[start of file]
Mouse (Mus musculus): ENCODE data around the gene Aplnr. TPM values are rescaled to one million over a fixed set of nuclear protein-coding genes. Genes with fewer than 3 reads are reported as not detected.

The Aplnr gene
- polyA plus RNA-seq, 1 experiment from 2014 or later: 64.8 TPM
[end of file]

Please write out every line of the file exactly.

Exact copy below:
Mouse (Mus musculus): ENCODE data around the gene Aplnr. TPM values are rescaled to one million over a fixed set of nuclear protein-coding genes. Genes with fewer than 3 reads are reported as not detected.

The Aplnr gene
- polyA plus RNA-seq, 1 experiment from 2014 or later: 64.8 TPM